Since , and strictly so in the case of -regularization, this result shows that for -regularized problems SVRG actually converges faster than the standard analysis would indicate (a similar result appears in Konečný et al. [18]). Further, this result gives a theoretical justification for using the update (5) for other functions where it is not equivalent to the original SVRG method.

7 Mini-Batching Strategies

Konečný et al. [18] have also recently considered using batches of data within SVRG. They consider using ‘mini-batches’ in the inner iteration (the update of ) to decrease the variance of the method, but still use full passes through the data to compute . This prior work is thus complimentary to the current work (in practice, both strategies can be used to improve performance). In Appendix D we show that sampling the inner mini-batch proportional to achieves a convergence rate of

where is the size of the mini-batch while

and we assume . This generalizes the standard rate of SVRG and improves on the result of Konečný et al. [18] in the smooth case. This rate can be faster than the rate of the standard SVRG method at the cost of a more expensive iteration, and may be clearly advantageous in settings where parallel computation allows us to compute several gradients simultaneously.

The regularized SVRG form (5) suggests an alternate mini-batch strategy for problem (1): consider a mini-batch that contains a ‘fixed’ set and a ‘random’ set . Without loss of generality, assume that we sort the based on their values so that . For the fixed we will always choose the values with the largest , . In contrast, we choose the members of the random set by sampling from proportional to their Lipschitz constants, with . In Appendix D, we show the following convergence rate for this strategy:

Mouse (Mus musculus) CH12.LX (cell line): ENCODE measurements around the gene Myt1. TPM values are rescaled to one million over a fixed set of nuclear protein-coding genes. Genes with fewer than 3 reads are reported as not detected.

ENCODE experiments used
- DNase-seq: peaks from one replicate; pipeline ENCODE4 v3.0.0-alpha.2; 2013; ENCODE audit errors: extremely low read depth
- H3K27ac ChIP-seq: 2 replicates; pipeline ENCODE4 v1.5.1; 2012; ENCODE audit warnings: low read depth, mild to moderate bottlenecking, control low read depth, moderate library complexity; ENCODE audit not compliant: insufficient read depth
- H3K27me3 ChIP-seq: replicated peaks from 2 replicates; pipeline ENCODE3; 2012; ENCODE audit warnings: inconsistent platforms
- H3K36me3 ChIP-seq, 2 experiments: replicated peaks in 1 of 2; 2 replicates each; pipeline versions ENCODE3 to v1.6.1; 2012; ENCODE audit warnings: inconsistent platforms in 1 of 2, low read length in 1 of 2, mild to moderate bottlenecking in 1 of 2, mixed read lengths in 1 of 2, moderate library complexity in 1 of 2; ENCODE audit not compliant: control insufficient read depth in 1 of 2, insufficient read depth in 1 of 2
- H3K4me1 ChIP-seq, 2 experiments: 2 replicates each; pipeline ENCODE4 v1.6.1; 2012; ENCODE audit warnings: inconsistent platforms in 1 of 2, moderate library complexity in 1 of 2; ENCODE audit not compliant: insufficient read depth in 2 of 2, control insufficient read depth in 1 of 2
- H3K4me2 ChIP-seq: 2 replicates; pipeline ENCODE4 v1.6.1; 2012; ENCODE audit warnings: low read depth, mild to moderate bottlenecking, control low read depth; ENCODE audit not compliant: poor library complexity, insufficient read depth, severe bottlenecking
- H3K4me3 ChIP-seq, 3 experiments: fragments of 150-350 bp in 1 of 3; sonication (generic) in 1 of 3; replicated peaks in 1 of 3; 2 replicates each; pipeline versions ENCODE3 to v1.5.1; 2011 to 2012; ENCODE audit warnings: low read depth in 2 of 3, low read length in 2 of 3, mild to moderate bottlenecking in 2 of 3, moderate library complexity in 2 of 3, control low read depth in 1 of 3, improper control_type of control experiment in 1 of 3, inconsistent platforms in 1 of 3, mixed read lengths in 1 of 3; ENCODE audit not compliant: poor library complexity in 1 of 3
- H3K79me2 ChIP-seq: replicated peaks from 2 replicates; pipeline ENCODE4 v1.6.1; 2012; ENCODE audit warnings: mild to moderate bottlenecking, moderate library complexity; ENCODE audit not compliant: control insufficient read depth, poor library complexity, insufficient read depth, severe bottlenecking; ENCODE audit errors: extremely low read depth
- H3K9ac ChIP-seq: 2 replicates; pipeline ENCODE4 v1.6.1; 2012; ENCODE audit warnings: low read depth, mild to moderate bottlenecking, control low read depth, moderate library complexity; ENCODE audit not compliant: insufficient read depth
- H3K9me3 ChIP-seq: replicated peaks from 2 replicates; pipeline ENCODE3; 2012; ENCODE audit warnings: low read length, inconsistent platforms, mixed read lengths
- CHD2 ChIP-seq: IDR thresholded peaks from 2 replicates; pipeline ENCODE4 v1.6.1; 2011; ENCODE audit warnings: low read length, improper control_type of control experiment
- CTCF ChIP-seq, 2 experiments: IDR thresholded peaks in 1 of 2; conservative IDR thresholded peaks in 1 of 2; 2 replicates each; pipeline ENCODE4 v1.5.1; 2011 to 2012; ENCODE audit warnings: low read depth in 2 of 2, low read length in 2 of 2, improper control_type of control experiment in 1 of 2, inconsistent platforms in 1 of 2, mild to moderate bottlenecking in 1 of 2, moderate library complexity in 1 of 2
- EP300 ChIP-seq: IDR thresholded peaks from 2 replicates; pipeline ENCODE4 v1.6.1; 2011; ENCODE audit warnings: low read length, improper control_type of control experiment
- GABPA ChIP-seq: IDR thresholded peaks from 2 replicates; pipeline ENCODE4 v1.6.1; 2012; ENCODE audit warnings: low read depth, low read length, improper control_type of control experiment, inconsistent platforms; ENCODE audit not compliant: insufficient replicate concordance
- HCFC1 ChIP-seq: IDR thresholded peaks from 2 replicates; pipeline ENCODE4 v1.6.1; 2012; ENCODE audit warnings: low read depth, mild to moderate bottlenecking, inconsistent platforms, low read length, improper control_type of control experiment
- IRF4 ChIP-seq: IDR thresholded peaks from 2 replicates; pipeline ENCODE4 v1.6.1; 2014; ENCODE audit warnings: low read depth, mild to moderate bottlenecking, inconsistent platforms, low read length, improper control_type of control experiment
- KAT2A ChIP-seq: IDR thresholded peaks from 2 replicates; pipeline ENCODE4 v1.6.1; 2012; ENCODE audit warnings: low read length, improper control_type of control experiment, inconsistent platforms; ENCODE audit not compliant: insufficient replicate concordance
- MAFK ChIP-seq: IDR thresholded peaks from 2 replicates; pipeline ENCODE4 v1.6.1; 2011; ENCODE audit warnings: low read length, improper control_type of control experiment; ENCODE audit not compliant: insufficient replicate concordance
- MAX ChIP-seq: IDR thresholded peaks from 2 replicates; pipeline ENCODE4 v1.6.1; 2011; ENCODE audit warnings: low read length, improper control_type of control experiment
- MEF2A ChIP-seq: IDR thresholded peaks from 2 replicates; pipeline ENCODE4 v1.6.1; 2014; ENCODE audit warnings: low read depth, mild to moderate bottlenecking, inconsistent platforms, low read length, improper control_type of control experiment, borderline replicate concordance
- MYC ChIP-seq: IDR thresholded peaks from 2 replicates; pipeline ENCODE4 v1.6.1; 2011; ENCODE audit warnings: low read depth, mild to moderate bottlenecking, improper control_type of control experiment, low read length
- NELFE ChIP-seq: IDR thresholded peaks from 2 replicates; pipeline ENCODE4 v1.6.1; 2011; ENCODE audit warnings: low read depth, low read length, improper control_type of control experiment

Proposition 4.

Let and . If we replace the SVRG update with

then the convergence rate is

where and .

If and with , then we get a faster convergence rate than SVRG with a mini-batch of size . The scenario where this rate is slower than the existing mini-batch SVRG strategy is when . But we could relax this assumption by dividing each element of the fixed set into two functions: and , where , then replacing each function in with and adding to the random set . This result may be relevant if we have access to a field-programmable gate array (FPGA) or graphical processing unit (GPU) that can compute the gradient for a fixed subset of the examples very efficiently. However, our experiments (Appendix F) indicate this strategy only gives marginal gains.

In Appendix F, we also consider constructing mini-batches by sampling proportional to or . These seemed to work as well as Lipschitz sampling on all but one of the datasets in our experiments, and this strategy is appealing because we have access to these values while we may not know the values. However, these strategies diverged on one of the datasets.

8 Learning efficiency

In this section we compare the performance of SVRG as a large-scale learning algorithm compared to FG and SG methods. Following Bottou & Bousquet [19], we can formulate the generalization error of a learning algorithm as the sum of three terms

where the approximation error measures the effect of using a limited class of models, the estimation error measures the effect of using a finite training set, and the optimization error measures the effect of inexactly solving problem (1). Bottou & Bousquet [19] study asymptotic performance of various algorithms for a fixed approximation error and under certain conditions on the distribution of the data depending on parameters or . In Appendix E, we discuss how SVRG can be analyzed in their framework. The table below includes SVRG among their results.

Algorithm Time to reach Time to reach Previous with

In this table, the condition number is . In this setting, linearly-convergent stochastic gradient methods can obtain better bounds for ill-conditioned problems, with a better dependence on the dimension and without depending on the noise variance .

9 Experimental Results

Figure 1: Comparison of training objective (left) and test error (right) on the spam dataset for the logistic regression (top) and the HSVM (bottom) losses under different batch strategies for choosing (Full, Grow, and Mixed) and whether we attempt to identify support vectors (SV).

In this section, we present experimental results that evaluate our proposed variations on the SVRG method. We focus on logistic regression classification: given a set of training data where and , the goal is to find the solving